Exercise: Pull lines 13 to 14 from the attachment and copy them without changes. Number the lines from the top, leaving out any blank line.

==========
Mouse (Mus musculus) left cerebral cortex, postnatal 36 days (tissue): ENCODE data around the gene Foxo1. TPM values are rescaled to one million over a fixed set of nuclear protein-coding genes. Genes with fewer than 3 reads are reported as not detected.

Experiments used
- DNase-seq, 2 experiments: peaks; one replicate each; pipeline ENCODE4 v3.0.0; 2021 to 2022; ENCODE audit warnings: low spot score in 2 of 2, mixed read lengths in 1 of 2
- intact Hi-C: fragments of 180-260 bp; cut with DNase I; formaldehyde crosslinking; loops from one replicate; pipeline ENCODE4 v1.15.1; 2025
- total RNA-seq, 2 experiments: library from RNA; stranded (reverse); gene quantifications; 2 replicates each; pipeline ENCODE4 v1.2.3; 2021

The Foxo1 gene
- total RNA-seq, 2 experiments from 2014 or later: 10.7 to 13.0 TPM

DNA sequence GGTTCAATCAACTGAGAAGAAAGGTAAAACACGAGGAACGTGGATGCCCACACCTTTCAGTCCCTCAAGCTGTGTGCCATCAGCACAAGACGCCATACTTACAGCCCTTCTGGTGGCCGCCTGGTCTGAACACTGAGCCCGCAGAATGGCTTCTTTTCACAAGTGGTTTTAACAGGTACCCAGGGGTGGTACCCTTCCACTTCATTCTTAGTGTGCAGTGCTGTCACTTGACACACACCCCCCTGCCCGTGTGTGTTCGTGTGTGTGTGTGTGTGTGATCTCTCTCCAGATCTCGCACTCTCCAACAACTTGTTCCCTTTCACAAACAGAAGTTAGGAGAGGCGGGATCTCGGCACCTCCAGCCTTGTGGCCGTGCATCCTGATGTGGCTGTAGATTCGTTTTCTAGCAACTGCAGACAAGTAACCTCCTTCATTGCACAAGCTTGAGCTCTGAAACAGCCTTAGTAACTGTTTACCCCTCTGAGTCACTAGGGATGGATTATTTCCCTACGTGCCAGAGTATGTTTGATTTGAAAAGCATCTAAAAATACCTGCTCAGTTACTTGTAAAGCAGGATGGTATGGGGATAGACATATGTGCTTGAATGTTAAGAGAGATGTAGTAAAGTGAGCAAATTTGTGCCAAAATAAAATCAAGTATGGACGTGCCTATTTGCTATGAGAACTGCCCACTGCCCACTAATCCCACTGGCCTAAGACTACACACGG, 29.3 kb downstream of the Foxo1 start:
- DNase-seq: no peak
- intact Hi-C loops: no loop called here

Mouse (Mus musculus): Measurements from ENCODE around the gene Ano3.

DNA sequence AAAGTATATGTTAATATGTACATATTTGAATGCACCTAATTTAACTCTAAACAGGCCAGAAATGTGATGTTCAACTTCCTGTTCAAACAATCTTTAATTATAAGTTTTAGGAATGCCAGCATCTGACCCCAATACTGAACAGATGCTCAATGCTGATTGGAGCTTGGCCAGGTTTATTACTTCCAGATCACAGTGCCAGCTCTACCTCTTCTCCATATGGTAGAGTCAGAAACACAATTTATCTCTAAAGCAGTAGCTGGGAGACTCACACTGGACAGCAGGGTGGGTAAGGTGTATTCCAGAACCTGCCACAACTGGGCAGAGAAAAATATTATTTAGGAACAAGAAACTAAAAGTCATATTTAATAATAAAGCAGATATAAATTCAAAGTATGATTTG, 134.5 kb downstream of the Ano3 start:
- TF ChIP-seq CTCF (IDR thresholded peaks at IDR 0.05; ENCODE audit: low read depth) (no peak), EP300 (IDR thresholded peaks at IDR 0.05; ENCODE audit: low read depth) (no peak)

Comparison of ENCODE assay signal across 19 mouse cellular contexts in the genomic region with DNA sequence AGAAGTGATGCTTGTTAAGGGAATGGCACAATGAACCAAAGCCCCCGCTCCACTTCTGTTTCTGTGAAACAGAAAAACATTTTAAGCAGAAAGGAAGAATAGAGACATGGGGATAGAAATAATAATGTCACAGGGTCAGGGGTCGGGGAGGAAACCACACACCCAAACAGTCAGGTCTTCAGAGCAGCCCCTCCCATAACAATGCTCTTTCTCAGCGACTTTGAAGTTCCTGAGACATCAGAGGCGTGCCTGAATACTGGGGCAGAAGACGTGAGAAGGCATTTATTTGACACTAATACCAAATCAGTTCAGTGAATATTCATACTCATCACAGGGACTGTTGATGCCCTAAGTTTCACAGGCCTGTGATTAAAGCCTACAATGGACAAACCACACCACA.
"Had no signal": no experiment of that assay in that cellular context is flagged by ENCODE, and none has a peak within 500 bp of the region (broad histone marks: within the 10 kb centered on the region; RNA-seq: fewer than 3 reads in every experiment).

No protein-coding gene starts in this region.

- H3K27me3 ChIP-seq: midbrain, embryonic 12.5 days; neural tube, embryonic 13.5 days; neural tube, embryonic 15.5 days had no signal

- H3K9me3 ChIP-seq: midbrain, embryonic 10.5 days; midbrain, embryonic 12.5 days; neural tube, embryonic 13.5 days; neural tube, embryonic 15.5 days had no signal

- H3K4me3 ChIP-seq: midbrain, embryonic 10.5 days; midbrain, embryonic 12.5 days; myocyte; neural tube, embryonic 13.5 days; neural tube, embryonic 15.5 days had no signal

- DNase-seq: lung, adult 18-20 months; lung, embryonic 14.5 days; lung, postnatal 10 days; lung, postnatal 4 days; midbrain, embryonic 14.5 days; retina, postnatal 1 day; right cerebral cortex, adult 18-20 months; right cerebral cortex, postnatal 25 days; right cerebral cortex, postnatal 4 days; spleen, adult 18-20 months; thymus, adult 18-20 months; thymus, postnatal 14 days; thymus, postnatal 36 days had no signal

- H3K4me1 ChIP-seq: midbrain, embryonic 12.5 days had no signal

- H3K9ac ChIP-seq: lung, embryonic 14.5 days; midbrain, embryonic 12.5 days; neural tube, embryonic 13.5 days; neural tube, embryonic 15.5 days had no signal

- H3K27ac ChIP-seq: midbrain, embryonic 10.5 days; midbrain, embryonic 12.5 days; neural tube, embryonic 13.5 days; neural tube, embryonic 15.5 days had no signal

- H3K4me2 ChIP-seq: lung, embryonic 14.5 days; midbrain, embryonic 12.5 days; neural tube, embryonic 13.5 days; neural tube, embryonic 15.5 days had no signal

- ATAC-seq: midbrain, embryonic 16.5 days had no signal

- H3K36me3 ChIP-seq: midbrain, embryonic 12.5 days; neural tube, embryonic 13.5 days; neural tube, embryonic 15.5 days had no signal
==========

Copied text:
- TF ChIP-seq CTCF (IDR thresholded peaks at IDR 0.05; ENCODE audit: low read depth) (no peak), EP300 (IDR thresholded peaks at IDR 0.05; ENCODE audit: low read depth) (no peak)

Comparison of ENCODE assay signal across 19 mouse cellular contexts in the genomic region with DNA sequence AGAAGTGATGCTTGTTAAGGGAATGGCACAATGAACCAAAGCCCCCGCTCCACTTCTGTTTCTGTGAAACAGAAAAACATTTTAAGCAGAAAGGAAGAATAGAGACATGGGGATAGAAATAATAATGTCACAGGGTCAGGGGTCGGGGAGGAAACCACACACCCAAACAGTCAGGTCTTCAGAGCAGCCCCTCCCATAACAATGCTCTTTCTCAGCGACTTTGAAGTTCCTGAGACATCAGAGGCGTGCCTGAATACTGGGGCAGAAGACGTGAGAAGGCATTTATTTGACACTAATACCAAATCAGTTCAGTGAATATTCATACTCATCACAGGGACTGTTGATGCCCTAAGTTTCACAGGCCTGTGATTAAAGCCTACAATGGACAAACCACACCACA.